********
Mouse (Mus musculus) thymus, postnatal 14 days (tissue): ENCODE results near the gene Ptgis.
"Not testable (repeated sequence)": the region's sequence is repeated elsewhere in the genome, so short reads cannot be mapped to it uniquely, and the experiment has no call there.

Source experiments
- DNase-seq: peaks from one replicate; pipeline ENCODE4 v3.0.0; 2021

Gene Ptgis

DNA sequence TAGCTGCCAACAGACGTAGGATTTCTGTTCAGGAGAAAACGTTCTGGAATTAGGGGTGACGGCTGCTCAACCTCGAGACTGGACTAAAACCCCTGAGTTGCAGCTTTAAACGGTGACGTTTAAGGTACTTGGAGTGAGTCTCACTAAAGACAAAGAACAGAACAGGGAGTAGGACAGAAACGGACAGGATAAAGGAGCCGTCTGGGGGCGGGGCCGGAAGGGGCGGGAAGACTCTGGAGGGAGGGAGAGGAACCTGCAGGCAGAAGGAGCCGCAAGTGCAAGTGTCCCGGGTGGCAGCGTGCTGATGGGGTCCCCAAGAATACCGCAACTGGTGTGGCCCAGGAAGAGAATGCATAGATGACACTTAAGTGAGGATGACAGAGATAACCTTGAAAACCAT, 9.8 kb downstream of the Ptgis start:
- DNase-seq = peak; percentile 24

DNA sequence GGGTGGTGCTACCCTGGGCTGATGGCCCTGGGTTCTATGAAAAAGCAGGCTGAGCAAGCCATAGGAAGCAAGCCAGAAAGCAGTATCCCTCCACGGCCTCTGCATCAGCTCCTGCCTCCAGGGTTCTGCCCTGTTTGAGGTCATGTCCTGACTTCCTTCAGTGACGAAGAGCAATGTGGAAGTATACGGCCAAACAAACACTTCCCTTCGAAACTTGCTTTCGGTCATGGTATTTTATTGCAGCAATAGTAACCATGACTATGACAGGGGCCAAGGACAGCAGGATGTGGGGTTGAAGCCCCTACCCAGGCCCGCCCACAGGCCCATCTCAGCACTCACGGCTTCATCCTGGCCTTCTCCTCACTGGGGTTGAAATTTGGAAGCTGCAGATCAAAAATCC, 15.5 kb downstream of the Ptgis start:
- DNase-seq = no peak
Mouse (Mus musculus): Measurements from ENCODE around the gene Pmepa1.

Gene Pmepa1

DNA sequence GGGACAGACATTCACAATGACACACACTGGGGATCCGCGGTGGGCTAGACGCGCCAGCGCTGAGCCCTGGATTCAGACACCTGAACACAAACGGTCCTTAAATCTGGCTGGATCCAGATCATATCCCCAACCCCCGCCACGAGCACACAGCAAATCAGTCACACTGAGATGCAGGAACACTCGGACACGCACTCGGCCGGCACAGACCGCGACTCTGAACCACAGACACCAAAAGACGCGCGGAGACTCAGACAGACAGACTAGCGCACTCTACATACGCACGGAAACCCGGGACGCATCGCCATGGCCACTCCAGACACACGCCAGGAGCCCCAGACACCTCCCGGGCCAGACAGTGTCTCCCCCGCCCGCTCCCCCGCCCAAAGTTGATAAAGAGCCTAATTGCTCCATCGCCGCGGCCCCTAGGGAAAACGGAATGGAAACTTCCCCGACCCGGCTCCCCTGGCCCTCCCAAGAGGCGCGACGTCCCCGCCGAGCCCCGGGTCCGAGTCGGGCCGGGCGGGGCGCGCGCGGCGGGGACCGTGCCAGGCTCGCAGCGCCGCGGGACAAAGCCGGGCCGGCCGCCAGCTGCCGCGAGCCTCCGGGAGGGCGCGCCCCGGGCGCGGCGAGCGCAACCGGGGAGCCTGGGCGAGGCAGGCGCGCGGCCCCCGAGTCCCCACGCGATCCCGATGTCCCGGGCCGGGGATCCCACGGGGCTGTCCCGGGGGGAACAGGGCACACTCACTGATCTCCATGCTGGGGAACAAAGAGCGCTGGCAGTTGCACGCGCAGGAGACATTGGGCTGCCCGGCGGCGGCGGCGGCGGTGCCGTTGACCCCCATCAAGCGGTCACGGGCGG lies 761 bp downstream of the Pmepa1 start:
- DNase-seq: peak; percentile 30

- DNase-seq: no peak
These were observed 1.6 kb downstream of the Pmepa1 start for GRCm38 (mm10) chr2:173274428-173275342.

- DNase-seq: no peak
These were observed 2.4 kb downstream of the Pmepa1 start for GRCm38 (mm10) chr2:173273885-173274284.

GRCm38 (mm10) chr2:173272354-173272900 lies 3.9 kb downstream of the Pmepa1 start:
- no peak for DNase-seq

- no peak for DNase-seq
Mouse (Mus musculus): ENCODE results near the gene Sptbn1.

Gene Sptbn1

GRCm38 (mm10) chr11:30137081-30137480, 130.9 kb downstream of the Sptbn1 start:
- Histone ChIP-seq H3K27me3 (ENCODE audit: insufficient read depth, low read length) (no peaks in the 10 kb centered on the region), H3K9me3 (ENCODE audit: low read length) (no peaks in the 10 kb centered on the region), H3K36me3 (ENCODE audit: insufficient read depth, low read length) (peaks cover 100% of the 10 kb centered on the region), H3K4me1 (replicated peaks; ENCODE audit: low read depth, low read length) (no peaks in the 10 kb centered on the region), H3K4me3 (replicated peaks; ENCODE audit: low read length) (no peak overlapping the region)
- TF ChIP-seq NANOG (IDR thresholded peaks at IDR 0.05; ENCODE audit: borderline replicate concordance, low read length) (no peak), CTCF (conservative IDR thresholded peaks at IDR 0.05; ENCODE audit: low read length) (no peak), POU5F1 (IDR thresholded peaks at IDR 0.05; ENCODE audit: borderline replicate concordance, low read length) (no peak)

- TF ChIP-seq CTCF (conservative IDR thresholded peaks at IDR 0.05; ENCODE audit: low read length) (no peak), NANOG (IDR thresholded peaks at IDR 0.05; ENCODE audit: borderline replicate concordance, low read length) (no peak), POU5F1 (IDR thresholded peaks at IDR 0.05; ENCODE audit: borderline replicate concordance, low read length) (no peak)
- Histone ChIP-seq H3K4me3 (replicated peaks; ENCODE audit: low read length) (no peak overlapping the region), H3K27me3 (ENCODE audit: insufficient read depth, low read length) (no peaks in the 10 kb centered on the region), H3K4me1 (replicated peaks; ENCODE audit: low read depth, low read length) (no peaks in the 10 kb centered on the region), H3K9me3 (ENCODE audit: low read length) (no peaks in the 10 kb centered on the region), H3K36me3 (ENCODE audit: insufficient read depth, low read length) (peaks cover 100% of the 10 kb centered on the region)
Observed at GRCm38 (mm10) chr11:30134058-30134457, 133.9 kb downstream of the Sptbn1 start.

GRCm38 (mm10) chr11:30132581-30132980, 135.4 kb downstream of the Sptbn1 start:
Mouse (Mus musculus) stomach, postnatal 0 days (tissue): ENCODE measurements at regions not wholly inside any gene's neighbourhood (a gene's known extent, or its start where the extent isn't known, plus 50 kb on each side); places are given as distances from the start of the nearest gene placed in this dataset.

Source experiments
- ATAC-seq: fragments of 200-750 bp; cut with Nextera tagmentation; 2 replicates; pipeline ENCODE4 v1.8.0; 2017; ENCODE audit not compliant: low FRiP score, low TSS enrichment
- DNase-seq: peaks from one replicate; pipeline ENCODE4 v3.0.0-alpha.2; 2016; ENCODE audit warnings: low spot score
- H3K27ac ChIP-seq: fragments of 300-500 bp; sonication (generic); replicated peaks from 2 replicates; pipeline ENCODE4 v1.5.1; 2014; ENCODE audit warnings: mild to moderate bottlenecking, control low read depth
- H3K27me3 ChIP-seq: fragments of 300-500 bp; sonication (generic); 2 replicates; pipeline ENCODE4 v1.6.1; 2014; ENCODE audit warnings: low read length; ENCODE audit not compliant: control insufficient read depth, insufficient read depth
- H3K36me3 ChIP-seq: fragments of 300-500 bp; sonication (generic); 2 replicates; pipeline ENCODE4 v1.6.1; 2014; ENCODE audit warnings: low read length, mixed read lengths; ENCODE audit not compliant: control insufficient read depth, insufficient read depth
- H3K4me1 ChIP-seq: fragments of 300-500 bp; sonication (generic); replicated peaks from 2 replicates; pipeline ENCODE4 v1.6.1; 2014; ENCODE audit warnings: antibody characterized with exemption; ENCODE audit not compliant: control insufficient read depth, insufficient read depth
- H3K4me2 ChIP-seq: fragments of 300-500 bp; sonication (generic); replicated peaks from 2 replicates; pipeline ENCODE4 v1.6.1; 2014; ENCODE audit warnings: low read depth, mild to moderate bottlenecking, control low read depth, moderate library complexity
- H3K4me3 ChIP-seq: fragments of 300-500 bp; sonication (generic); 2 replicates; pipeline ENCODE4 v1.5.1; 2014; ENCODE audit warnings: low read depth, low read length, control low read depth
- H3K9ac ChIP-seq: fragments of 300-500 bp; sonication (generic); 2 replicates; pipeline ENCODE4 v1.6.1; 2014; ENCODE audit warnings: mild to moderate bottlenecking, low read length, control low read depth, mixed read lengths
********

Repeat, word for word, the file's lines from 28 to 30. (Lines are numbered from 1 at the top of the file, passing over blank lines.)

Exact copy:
Observed at GRCm38 (mm10) chr11:30134058-30134457, 133.9 kb downstream of the Sptbn1 start.

GRCm38 (mm10) chr11:30132581-30132980, 135.4 kb downstream of the Sptbn1 start:
Mouse (Mus musculus) stomach, postnatal 0 days (tissue): ENCODE measurements at regions not wholly inside any gene's neighbourhood (a gene's known extent, or its start where the extent isn't known, plus 50 kb on each side); places are given as distances from the start of the nearest gene placed in this dataset.